By: Emma Grahame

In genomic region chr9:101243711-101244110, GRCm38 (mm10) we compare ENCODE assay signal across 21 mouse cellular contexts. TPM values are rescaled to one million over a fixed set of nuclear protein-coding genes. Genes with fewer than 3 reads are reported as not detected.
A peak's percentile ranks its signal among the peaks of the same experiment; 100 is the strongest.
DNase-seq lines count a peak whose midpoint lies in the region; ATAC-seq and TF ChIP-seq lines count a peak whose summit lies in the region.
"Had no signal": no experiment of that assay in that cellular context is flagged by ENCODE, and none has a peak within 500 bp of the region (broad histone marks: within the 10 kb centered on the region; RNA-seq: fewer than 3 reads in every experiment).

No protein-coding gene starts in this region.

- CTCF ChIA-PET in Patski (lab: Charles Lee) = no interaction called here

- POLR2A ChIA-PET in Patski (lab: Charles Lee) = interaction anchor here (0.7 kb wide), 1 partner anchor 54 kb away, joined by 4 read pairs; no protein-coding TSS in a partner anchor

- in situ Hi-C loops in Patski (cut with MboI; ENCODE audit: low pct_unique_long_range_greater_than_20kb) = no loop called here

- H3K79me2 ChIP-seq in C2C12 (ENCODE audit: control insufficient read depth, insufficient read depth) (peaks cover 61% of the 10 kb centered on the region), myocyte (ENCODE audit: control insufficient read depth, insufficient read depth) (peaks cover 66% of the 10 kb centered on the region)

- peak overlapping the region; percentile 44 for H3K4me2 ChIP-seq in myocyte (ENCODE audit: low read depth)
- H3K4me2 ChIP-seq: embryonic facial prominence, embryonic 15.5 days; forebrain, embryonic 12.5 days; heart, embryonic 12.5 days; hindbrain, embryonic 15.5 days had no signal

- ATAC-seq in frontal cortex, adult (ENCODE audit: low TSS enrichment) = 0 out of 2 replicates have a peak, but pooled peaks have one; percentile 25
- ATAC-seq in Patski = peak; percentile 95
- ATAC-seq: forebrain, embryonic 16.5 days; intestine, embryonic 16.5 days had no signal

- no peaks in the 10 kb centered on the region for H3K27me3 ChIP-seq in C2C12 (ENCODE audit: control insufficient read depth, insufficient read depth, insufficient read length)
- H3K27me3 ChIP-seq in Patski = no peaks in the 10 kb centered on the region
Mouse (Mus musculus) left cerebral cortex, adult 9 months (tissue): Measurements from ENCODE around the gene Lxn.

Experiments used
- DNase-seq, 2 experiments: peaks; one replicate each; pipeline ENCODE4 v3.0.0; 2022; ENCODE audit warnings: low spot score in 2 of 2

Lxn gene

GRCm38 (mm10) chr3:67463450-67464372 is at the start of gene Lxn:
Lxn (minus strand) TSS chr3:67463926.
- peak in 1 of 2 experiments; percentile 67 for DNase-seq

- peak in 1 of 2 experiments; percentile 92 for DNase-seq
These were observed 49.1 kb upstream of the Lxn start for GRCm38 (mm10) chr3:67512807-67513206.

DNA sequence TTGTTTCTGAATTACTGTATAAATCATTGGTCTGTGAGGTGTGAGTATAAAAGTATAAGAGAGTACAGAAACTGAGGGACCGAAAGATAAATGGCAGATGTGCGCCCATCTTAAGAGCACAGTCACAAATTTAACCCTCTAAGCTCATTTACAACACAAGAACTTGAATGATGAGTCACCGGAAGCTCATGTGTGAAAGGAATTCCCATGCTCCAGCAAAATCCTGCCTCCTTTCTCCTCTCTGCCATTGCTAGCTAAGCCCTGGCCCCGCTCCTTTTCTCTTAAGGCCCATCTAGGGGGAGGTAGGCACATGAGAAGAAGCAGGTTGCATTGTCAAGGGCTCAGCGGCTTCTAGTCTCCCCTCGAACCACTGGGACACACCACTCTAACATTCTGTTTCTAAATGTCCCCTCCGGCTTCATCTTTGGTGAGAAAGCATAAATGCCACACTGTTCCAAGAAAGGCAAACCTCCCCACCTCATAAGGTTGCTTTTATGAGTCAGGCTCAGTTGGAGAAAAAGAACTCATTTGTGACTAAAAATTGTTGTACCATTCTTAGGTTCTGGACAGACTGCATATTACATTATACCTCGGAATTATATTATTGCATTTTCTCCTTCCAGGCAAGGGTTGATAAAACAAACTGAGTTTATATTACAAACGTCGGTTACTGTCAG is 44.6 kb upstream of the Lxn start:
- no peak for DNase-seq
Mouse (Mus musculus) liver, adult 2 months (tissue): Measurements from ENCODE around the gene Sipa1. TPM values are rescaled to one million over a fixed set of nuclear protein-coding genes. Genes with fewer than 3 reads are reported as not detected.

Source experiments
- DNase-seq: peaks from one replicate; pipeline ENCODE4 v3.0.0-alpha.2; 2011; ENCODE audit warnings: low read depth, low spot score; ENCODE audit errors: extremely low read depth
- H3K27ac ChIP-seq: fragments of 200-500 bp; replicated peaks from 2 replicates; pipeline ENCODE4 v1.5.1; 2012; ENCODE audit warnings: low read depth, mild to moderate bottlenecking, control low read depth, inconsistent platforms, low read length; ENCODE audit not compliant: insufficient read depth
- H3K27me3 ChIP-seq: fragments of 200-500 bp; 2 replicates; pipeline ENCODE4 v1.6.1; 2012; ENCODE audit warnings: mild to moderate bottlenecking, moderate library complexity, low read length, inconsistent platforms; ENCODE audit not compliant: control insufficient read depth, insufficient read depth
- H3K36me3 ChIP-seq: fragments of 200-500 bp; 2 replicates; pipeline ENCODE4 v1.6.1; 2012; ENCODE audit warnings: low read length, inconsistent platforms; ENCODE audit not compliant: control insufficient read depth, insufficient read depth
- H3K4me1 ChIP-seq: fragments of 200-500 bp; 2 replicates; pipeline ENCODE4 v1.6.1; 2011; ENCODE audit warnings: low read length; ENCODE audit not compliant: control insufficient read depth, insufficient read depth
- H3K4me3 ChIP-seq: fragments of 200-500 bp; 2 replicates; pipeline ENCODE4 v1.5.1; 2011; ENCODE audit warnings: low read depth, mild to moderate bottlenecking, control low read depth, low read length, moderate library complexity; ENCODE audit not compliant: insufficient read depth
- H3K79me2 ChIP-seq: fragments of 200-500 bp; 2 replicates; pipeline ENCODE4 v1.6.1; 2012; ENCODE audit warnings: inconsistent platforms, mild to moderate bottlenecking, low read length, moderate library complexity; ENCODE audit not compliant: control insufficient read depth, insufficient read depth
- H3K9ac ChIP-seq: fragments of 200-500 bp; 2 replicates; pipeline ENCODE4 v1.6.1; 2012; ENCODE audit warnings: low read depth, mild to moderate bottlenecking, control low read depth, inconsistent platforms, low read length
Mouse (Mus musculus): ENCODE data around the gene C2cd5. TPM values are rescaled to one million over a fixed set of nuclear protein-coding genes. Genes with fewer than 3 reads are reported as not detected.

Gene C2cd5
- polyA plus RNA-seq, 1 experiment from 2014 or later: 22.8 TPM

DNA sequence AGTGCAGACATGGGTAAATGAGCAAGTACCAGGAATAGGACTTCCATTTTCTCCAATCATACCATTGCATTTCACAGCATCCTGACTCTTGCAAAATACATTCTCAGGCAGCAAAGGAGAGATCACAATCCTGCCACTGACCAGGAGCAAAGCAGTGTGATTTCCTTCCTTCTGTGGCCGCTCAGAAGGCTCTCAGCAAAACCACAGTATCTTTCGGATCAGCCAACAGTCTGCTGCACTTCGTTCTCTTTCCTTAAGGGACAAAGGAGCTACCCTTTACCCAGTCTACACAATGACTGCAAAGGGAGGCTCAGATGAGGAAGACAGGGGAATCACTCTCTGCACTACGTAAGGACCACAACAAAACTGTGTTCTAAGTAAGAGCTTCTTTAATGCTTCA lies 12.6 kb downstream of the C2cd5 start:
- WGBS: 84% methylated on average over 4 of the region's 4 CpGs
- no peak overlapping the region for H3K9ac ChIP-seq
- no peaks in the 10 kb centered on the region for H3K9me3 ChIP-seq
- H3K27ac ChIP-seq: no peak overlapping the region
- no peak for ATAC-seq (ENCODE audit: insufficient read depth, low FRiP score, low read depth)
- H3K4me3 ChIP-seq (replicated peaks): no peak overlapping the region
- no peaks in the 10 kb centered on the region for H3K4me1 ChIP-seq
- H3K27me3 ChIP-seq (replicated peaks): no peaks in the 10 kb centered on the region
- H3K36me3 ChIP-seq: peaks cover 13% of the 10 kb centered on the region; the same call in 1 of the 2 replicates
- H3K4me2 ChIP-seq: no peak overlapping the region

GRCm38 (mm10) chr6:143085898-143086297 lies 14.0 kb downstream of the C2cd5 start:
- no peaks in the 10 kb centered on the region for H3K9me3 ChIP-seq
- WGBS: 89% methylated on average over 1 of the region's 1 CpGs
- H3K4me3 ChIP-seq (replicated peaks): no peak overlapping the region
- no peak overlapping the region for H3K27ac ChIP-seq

The Australian Bicentennial of 1988, and the protest it inspired among Aboriginal and other activists, had far-reaching effects on all forms of cultural production in Australia, including quiltmaking. I examined a variety of written sources, and many Bicentennial quilts to ascertain what the effects were on quiltmaking. My study of the publications of the various states’ Crafts Councils 1982-1989, the magazine Down Under Quilts 1988-1992, The Template, journal of The Quilters’ Guild Inc., 1987-1992, and the Guild’s extensive clippings files 1985-1989, revealed that the Bicentennial precipitated enormous activity in quiltmaking at every level from local to national. This greatly boosted the popularity, skills base, organization, sophistication, and public visibility of quiltmaking in Australia. Individual and group quilts made to mark the Bicentennial show clear trends in design and content which reveal some of the national, local, and historical images important to Australian quiltmakers in that year. National events such as the first National Quilt Symposium, and the national exhibition Quilt Australia 88, gave Australian quiltmaking a focus and cohesion which might otherwise have taken years to develop. The benefits of the 1988-inspired expansion of quiltmaking are now manifested in Australia’s vibrant quiltmaking subculture.